NFE was selected by Independence Township to provide engineering design and construction administration for a public pathway along Clintonville Road, between Maybee and Waldon roads. This pathway was created to interconnect other pathways within the Township, and the road as it was, was unsafe to walk or bike on due to heavy traffic and wetlands.
Romeo Community Schools’ voters approved an $86 million, 25-year bond initiative for the district back in May 2016. The school system contracted with architect Integrated Design Solutions who in turn contracted with NFE to provide land surveying and civil engineering services to support the bond initiatives.
NFE has been working with the Detroit Lions since the summer of 2018, providing land surveying services at Ford Field. NFE along with our partner NOAR Technologies are documenting the existing conditions at the facility, both inside and outside. Two surveying methods are being used to collect information and data – conventional surveying and high definition laser scanning.
NFE was the prime consultant for the City of Birmingham on the Old Woodward Avenue Reconstruction project, providing land surveying, civil engineering, and landscape design services. In addition, NFE provided consulting support in collaboration with the City of Birmingham’s Engineering and Planning departments and other consultants hired by the City early in the project planning phases.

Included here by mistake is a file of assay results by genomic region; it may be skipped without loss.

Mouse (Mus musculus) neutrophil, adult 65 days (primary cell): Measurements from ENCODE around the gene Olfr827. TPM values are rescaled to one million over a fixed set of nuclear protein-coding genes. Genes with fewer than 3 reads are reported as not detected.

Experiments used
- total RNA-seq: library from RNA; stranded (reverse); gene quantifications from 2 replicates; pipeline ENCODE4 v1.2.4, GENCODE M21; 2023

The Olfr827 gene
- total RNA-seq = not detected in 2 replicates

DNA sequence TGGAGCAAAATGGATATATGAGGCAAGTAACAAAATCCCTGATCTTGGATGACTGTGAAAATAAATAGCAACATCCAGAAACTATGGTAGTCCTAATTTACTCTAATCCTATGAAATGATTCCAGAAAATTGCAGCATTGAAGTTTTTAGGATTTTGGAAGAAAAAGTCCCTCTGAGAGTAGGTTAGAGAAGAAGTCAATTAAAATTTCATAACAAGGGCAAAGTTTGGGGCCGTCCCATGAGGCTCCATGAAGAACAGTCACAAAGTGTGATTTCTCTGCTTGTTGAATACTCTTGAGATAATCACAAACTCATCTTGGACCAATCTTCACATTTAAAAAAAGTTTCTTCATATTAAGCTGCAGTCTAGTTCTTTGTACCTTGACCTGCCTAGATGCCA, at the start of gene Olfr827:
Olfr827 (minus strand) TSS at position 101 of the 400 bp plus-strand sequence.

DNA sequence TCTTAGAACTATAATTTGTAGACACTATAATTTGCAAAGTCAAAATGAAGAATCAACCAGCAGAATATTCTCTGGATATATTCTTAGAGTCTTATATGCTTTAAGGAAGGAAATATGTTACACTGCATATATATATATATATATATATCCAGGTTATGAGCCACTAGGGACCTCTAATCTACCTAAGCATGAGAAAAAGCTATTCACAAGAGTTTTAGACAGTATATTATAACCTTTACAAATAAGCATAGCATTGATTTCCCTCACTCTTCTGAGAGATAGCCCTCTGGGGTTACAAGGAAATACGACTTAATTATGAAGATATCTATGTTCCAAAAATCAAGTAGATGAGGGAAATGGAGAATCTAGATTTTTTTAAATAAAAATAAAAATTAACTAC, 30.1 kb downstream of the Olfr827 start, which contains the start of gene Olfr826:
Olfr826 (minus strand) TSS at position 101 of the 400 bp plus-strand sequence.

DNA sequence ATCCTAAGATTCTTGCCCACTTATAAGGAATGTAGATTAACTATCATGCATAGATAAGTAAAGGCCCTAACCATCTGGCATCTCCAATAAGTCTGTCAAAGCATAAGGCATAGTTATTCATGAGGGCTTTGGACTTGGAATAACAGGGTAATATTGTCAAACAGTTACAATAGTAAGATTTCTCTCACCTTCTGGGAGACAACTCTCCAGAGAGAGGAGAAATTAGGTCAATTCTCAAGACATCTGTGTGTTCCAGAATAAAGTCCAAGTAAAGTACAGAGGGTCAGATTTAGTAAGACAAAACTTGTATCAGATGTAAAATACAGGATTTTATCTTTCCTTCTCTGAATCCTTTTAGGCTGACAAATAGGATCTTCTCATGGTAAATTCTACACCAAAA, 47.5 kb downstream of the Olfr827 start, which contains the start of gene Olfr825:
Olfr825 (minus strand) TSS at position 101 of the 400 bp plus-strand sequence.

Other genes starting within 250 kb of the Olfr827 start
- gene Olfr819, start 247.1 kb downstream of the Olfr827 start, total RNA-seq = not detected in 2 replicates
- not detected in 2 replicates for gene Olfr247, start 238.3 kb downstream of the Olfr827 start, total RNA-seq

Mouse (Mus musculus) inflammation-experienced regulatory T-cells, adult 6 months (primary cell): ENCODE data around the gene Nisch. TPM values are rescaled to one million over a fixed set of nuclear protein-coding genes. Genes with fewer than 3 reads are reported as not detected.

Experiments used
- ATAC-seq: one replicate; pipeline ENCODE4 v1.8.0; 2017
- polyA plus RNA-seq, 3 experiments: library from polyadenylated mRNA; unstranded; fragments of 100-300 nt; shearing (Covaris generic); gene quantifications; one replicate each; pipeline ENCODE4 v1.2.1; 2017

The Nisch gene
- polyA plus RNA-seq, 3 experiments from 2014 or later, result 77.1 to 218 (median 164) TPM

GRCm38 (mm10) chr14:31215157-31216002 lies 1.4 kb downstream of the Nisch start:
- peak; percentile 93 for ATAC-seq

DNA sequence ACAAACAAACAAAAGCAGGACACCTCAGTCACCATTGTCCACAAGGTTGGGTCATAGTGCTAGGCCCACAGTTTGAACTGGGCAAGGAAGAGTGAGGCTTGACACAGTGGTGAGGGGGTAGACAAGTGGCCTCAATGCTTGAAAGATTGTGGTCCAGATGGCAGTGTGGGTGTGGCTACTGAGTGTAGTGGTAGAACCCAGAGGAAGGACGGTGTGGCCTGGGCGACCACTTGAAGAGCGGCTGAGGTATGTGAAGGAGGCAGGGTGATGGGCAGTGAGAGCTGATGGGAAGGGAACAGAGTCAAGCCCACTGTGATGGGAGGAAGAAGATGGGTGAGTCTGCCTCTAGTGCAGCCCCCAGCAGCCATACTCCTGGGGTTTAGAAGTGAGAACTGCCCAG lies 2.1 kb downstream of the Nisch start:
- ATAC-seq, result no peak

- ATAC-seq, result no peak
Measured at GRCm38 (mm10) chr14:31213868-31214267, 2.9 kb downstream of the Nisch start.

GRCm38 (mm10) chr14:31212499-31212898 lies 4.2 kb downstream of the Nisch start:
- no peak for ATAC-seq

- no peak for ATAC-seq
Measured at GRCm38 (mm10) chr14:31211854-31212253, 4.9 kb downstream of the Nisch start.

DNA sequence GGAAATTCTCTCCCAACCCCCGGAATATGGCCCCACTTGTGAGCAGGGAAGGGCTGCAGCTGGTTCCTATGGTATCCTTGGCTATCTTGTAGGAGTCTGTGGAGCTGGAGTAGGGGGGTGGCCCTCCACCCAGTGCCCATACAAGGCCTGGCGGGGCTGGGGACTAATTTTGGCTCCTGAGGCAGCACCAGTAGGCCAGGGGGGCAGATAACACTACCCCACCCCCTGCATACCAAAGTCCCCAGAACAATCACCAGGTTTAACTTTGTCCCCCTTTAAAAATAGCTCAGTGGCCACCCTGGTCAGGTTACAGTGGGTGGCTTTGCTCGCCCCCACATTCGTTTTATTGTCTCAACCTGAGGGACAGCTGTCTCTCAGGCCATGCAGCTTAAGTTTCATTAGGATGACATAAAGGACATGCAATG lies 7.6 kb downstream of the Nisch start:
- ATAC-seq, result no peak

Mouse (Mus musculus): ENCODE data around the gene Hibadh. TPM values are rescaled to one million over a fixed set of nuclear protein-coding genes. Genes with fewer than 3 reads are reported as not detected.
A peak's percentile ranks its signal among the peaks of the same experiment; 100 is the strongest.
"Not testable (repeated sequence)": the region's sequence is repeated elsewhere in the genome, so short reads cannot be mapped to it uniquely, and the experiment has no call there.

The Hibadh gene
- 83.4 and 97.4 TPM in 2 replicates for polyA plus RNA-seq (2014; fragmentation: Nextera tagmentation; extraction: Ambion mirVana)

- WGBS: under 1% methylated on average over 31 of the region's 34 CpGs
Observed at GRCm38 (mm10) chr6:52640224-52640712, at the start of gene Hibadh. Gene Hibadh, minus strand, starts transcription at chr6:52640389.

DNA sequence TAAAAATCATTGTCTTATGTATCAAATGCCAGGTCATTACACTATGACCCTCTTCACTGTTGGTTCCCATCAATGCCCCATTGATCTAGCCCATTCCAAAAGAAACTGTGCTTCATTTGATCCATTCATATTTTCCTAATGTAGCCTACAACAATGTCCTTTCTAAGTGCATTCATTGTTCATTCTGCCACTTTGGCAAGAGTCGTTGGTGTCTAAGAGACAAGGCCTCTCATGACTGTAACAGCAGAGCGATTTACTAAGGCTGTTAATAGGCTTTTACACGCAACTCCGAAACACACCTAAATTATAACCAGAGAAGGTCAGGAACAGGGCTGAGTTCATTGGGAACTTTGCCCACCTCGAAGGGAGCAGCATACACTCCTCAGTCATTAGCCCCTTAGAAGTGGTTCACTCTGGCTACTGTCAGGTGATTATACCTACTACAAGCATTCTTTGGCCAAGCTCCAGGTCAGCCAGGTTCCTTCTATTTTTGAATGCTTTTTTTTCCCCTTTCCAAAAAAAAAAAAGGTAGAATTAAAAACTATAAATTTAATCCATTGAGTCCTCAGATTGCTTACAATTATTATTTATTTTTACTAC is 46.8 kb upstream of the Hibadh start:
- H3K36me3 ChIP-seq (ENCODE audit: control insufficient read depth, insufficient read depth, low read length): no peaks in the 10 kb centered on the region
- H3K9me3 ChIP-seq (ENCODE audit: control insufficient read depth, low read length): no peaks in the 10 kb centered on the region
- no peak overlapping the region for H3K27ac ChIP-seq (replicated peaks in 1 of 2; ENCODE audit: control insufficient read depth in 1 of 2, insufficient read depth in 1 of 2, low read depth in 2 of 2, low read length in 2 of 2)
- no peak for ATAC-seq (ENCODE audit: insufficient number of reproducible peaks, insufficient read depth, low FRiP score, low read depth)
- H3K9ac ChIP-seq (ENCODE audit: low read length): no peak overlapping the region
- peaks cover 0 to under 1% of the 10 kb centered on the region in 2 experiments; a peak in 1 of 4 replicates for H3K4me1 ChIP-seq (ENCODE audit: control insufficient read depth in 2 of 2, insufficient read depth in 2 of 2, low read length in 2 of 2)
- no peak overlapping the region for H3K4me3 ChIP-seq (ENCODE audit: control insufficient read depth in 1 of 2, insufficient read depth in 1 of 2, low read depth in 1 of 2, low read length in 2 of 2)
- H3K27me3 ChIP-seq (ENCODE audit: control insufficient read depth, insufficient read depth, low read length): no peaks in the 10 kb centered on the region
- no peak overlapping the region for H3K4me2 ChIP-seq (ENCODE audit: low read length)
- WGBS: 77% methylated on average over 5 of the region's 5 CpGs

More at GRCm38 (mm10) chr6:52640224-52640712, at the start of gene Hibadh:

The Eddington Boulevard Realignment project was conceived through a public/private partnership where a developer entered into a PUD agreement with the City of Rochester Hills to develop a new “core” area. This area was to provide services to the adjacent neighborhoods where a more walkable/safer community could be achieved.
From 1999 to 2007, NFE provided civil engineering and land surveying services to both USA Federal Credit Union and T&C Federal Credit Union for new branches in Michigan. In 2008, these two credit unions merged with Genisys Credit Union, a non-profit, member-owned financial institution established in 1936.
Dodge Park reopened on June 28 following months of being closed for renovations that completely rehauled the 51.2-acre park in the City of Sterling Heights. The improvements were due to the Recreating Recreation mileage passed in 2016 by the residents to fund $45 million in amenities at Dodge Park and other city/neighbor parks.